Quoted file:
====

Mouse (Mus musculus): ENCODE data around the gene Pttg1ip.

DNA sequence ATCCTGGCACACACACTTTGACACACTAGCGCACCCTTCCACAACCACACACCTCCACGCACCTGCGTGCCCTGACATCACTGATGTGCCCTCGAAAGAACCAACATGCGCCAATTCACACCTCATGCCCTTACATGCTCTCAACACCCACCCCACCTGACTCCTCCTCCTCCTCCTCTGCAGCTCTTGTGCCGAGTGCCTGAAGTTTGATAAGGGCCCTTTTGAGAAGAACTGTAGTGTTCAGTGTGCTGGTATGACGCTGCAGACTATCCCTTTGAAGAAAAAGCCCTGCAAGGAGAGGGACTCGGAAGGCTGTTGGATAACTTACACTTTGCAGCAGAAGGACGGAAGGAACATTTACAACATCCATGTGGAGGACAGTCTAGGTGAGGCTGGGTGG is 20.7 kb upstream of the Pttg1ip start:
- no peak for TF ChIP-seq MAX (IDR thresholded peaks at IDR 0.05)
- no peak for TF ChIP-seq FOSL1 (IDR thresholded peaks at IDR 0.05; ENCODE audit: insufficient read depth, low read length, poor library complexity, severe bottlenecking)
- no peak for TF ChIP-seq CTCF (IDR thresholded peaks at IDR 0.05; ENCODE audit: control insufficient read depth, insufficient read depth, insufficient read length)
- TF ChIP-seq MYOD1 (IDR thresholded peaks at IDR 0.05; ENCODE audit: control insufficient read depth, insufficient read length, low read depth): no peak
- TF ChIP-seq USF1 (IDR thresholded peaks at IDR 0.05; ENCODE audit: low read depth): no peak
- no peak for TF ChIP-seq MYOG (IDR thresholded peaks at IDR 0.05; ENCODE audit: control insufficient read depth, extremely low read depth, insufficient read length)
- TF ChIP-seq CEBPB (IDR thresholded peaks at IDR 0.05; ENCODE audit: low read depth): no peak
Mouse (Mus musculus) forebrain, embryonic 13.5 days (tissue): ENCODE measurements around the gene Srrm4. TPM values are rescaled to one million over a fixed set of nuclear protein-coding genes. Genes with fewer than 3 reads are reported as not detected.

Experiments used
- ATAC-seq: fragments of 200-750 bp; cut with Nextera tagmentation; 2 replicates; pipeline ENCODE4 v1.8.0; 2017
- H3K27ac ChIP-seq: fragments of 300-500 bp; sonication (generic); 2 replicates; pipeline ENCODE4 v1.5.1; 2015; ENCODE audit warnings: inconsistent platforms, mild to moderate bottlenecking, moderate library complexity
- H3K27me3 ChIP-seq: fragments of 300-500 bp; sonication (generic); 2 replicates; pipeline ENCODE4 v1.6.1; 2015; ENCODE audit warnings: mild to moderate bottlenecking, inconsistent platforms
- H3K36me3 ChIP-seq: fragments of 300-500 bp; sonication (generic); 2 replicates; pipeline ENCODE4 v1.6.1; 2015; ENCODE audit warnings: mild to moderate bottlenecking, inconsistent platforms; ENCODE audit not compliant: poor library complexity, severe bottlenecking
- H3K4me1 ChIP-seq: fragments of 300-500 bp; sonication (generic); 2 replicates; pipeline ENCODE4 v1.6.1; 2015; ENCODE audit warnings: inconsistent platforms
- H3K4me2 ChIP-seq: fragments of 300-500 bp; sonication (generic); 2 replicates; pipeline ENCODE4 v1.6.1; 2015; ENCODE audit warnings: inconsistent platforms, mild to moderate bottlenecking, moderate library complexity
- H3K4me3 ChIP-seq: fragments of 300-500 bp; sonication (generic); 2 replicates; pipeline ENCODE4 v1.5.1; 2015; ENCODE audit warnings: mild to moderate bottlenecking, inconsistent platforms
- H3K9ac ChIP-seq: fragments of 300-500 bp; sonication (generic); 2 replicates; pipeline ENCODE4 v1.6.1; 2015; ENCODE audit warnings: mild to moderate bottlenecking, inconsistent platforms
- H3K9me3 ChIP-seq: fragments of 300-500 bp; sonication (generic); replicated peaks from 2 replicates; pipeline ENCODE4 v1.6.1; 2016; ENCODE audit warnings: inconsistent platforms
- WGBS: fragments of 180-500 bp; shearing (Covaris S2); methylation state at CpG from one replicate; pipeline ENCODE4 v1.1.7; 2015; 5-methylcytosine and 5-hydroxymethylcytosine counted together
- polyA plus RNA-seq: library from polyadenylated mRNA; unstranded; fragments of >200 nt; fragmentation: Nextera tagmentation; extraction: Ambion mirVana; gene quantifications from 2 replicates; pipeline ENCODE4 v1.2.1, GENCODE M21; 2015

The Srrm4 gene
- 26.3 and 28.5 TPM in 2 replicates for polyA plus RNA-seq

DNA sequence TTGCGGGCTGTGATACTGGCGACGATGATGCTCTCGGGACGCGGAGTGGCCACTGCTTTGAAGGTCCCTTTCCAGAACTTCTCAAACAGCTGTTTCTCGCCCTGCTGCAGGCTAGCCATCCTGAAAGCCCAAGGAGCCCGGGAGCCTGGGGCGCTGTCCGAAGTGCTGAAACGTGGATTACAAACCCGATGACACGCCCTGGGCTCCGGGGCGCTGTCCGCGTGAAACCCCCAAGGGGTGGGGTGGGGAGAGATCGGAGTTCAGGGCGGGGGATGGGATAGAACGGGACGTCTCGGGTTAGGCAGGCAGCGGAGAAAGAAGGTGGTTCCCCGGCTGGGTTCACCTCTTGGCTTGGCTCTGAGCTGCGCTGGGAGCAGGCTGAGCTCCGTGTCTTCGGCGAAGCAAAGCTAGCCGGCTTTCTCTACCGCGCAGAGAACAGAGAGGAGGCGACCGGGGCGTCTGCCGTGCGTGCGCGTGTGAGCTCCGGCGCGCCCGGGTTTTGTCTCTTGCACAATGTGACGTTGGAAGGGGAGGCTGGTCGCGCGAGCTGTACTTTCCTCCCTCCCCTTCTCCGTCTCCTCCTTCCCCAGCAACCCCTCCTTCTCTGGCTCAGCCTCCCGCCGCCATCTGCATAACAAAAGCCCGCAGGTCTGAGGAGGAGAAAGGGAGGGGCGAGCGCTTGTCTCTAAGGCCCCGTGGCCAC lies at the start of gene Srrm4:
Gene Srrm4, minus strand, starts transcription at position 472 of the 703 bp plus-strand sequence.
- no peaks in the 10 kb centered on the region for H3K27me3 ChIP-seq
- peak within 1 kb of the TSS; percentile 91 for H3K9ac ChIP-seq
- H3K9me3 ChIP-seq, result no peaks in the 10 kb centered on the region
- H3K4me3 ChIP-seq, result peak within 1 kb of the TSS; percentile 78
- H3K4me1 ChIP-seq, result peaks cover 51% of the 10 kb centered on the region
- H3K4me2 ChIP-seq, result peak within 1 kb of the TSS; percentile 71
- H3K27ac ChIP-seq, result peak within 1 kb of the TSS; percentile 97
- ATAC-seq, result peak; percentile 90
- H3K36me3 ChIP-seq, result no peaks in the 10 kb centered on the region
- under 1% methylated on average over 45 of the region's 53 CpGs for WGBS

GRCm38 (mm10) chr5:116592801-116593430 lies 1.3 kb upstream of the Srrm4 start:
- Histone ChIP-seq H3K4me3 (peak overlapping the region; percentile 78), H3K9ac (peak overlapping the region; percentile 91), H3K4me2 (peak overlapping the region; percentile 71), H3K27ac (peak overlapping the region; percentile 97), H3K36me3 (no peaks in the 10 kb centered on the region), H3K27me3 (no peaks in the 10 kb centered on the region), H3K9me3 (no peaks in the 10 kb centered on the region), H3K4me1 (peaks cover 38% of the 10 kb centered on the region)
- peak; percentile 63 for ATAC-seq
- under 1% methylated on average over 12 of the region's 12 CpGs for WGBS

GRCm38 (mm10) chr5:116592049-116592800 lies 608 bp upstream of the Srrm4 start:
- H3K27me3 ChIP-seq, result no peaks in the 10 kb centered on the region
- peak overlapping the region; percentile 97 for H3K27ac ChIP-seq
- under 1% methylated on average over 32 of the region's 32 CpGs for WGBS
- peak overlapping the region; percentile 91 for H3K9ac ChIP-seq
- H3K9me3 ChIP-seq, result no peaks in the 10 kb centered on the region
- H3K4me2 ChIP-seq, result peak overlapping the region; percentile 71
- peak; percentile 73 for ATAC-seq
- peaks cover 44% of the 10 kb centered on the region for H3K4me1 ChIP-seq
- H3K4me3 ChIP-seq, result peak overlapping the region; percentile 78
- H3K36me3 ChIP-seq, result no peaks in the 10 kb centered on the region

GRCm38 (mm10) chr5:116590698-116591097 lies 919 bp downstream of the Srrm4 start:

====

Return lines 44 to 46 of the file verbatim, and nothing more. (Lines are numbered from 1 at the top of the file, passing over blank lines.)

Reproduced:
- under 1% methylated on average over 32 of the region's 32 CpGs for WGBS
- peak overlapping the region; percentile 91 for H3K9ac ChIP-seq
- H3K9me3 ChIP-seq, result no peaks in the 10 kb centered on the region